Siri Just Became a Core Apple Platform Technology
Apple has made a small but I think highly significant change that shows how much it has changed the way it thinks about artificial intelligence, taking management of its Siri teams out of the hands of services chief, EddyCue and placing the responsibility with software engineering chief, Craig Federighi.
This is quite significant. I suspect it reflects the growing importance of automation, machine intelligence, and next-generation user interfaces to the company. It could mean that Siri is no longer seen as a subservient actor to the operating systems it runs on, but as a peer player in the software technology space.
“Craig oversees the development of iOS, macOS, and Siri. His teams are responsible for delivering the software at the heart of Apple’s innovative products, including the user interface, applications and frameworks,” the revised job description reads.
This makes sense.
We’ve been watching as Apple makes machine learning an increasingly important element to its ecosystems: Most recently (at WWDC 2017) the company announced a new feature, Core ML, to allow developers to weave machine learning features into their apps.
Core ML developers can call on the natural language processing APIs in Foundation in order to use machine learning to deeply understand text.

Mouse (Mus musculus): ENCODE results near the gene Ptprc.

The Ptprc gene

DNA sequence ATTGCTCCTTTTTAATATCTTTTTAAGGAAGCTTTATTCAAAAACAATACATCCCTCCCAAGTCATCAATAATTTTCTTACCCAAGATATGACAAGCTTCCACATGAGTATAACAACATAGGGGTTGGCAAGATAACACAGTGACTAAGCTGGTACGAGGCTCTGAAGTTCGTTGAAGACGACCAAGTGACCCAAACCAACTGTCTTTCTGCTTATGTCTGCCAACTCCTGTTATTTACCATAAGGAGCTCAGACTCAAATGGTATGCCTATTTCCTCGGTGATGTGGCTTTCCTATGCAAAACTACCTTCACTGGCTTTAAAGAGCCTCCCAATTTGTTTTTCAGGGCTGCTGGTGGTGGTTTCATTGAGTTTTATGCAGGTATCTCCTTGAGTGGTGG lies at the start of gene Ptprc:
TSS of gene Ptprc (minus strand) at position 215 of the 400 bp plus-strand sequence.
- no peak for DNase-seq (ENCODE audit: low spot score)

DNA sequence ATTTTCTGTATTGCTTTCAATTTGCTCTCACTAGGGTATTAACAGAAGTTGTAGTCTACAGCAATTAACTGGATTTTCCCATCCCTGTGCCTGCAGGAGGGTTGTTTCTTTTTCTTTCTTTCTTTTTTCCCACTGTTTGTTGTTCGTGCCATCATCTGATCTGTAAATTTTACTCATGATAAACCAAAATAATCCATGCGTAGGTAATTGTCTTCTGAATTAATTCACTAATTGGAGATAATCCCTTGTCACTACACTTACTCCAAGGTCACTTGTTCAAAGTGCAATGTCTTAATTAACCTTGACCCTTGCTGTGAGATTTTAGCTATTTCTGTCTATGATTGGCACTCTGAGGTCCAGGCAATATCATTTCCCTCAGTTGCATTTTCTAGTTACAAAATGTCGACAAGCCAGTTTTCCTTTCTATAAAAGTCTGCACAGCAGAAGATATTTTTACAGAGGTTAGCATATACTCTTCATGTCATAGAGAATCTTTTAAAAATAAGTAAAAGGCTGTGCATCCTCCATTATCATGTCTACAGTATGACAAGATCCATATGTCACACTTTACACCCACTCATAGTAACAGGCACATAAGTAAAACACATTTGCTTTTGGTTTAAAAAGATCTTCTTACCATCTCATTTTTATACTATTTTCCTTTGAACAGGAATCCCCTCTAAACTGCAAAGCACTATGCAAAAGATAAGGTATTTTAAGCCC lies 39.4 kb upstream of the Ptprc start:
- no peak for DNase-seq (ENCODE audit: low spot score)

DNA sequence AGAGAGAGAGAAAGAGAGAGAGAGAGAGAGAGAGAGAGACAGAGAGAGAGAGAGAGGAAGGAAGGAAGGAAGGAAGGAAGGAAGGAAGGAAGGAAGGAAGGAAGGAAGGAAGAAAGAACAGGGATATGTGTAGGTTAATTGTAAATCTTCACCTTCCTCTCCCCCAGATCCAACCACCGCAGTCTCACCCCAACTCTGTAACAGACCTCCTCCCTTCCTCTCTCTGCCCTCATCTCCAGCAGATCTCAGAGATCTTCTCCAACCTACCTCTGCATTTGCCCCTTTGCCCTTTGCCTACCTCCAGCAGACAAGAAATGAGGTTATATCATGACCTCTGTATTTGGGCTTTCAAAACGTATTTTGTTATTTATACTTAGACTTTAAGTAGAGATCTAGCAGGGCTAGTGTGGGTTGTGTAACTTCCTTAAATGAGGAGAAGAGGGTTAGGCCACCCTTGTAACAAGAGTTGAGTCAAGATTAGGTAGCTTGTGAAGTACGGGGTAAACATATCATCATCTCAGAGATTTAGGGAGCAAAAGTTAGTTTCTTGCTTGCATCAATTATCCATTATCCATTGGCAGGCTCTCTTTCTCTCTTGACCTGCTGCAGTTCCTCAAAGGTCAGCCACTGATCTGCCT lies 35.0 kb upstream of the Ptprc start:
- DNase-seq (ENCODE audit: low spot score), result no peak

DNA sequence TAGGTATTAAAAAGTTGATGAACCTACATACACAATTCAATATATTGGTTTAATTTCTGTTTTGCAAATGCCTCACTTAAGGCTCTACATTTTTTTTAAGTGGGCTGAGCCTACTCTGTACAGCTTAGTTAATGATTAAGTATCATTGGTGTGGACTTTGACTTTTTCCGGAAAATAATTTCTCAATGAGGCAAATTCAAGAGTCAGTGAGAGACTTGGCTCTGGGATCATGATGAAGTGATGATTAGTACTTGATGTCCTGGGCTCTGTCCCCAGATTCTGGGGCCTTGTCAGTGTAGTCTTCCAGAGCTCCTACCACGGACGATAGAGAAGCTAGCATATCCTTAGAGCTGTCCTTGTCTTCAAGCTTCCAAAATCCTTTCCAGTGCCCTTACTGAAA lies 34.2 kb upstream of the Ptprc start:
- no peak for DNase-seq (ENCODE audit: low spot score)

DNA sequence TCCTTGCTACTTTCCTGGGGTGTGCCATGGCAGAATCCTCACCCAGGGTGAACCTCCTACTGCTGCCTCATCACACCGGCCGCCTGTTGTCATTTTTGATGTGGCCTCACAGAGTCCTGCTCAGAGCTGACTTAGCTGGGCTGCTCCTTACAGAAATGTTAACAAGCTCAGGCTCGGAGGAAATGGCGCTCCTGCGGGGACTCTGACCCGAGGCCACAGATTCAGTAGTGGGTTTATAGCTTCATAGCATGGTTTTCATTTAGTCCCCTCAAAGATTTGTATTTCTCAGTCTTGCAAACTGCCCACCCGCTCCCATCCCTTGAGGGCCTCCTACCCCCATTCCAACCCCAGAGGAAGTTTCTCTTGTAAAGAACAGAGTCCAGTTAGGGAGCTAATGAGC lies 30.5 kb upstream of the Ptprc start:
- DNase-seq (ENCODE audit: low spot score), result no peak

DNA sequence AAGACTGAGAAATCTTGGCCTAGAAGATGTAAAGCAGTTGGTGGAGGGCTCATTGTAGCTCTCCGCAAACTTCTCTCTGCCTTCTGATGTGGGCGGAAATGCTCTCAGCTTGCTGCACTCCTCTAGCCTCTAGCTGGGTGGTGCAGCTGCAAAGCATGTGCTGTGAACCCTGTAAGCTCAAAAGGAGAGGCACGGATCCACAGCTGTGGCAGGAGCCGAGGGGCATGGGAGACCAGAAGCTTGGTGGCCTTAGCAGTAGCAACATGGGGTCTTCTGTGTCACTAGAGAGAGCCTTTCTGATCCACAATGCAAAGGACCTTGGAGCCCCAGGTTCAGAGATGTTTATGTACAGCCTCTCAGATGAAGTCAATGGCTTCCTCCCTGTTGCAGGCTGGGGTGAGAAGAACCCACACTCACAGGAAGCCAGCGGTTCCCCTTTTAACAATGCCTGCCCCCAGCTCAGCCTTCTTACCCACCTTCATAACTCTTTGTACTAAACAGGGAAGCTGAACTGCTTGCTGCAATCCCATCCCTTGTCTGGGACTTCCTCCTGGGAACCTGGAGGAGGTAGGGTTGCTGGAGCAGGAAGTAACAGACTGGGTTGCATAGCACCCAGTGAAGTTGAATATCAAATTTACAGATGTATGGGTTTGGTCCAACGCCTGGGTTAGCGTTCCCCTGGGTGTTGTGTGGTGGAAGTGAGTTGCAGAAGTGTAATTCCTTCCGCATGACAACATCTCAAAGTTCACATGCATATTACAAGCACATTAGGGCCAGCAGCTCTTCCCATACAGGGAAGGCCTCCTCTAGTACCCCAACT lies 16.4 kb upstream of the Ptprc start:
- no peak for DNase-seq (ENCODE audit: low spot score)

As users, we see Siri sync with machine learning tools to provide interesting locations in Maps, language translations, facial recognition and more. Each one of these steps takes the technologies wrapped inside of Siri and connects them across all the platforms.
Talking machines and more
Siri is a talking machine.
It is also going to become a thinking machine.
How else will it develop?
Take a look at this rather interesting Apple-published report that explains how the company uses deep learning machine intelligence to improve the way Siri talks in iOS 11.
All the same, while that article discusses use of machine learning to enable better speech, the clear inference is that Siri is becoming a more important peer player across Apple’s platforms.
That’s the context in which placing Siri under the same manager who controls Apple’s software development makes a lot more sense. It also shows that Siri is becoming a platform in its own right – which tallies with the importance of voice in products that aren’t yet seen as computers, from AirPods to HomePods and beyond.
I think it means Siri will become an operating system for voice.
There’s another reason the move makes sense: Location.
We heard (thought we don’t know if its true) earlier on this year that Eddy Cue’s Internet services teams are planning to remain based at 1 Infinite Loop (Apple’s current H.Q.). The idea is that they intend unifying all Apple’s cloud services.
At the same time, many of Apple’s staff are moving over to the brand-new spaceship campus, where (as I understand it) Apple’s hardware and software teams will be based.
Given the growing importance of Siri to Apple’s wider product mix, it makes absolute sense to make sure those teams can work together, putting them under the same management makes sense.
It also hints at more rapid iterations of new Siri-based technologies elsewhere in the Apple ecosystem, as machine intelligence and verbal technologies become more deeply baked inside the software that runs all its products.
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